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Black Island review

Black Island review
Black Island review

While it does not directly advertise itself as the first chapter in an intended series, the fact that Helsinki Noir’s Black Island debuted on PC for an ultra-budget retail price probably should have been my first clue. I can’t think of a game more deserving of its low starting price point than the indie Finnish studio’s debut title, not because it’s bad, but because it is little more than a half-hour prologue of a mildly intriguing game dressed up with some bizarrely appealing old-school FMV interludes.

Originally released for mobile platforms, Black Island is a classic first-person slideshow exploration game in the tradition of Myst. The game’s opening sequence is an extremely grim thematic introduction to the prison of mankind’s “black ruthless mind” and the notion of an ideal utopian society in which we can use science to just wipe away painful memories and nightmares. I’m pretty sure that’s what it’s about, at least, since the game labors to be more confusing than clear in the service of dark suspense. This brief introduction then finds our character stranded on a small island, for no apparent reason at all and with no real memory of why he got there, but with a constructed tent and evidence of a recent campfire nearby.

The next twenty minutes involve exploring the five main navigable locations via the game’s fast-travel map, gathering a few standard island-exploration inventory items (knife, screwdriver, flashlight, keys, etc.) and using them to gather more. You won’t have to strain too much to figure out how to proceed as the number of items are limited and they are generally very apparent against the backgrounds. However, there are a couple notable exceptions—a small key on the ground, for example—where the game’s lack of any hotspot indicator can be quite frustrating. It certainly would have been nice for the cursor to at least change when it moves over something that can be interacted with.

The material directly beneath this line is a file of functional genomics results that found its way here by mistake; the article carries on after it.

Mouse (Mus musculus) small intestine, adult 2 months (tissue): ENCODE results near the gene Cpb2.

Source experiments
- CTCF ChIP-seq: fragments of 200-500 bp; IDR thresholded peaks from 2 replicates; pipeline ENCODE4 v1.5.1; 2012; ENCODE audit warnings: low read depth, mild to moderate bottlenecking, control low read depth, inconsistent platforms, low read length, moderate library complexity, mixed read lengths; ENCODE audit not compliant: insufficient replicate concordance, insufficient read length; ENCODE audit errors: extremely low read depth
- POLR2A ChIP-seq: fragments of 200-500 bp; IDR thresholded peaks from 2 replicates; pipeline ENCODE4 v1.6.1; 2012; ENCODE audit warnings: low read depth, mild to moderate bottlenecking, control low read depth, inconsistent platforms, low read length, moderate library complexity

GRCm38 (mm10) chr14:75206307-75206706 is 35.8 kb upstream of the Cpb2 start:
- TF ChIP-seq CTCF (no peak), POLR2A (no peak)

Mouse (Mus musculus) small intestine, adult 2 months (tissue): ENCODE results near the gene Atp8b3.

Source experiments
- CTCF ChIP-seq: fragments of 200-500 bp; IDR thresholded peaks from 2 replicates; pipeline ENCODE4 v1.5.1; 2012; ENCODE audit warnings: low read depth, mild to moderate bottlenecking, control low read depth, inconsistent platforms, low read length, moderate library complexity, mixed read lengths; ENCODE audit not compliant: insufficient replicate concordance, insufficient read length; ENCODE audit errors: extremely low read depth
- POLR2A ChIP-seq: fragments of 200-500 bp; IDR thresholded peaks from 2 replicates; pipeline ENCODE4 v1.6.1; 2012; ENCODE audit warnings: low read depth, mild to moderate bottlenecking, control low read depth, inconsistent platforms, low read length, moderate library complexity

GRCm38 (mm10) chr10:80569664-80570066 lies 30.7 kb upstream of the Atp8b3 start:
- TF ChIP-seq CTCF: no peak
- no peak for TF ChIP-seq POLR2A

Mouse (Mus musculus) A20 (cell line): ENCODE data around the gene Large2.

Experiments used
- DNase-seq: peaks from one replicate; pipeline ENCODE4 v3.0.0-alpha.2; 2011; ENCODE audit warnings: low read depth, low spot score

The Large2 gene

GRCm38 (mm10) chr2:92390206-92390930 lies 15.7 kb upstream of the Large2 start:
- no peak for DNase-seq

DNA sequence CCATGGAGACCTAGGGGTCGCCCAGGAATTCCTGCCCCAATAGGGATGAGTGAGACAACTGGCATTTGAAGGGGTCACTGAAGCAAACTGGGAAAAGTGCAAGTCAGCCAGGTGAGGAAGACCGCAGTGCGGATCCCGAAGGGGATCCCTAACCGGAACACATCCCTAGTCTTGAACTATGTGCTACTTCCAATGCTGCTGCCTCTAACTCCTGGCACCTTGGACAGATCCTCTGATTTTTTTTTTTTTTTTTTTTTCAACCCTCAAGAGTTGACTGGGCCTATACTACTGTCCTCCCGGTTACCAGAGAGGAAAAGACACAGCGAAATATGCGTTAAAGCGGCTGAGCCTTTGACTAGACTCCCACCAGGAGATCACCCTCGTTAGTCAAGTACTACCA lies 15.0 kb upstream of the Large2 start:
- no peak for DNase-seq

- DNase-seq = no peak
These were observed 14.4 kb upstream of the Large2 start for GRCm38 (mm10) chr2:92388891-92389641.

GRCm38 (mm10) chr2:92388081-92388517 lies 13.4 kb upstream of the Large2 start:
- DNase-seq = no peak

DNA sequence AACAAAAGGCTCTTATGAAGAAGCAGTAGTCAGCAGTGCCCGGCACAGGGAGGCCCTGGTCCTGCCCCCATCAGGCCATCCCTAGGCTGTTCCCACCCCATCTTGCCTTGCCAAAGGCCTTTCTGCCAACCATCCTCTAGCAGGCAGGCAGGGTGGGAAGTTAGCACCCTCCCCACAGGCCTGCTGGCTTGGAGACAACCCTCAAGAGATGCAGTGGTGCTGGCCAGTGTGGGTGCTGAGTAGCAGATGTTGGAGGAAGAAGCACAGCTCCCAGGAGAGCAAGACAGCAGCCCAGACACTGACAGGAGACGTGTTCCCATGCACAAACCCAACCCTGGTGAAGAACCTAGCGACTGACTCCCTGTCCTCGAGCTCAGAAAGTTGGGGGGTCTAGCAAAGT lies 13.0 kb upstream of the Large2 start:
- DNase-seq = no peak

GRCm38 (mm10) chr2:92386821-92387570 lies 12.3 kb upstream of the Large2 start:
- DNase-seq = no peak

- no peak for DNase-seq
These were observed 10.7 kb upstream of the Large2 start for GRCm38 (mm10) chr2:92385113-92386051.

Once you find the items you need, you won’t have much trouble figuring out their use or their required combinations. Black Island really loves its locked doors; there are no fewer than five in this short game. Two of these aren’t key-driven; they are opened through puzzles, one of which is a multi-step algebra challenge that is one of only two interesting non-inventory puzzles to be found. There’s another locked door behind a combination lock, and the only item to be found behind it is… the key to another door. The final inventory obstacle is perhaps the most creative solution to a puzzle, but also the most ludicrous given the likely consequences of performing such an action. The last thing you’ll do before the epilogue is complete a horizontal four-button pattern game of Simon which, if you’re playing on a widescreen PC monitor, can really strain the eyes when the patterns start speeding up, and would be better suited for a mobile device instead.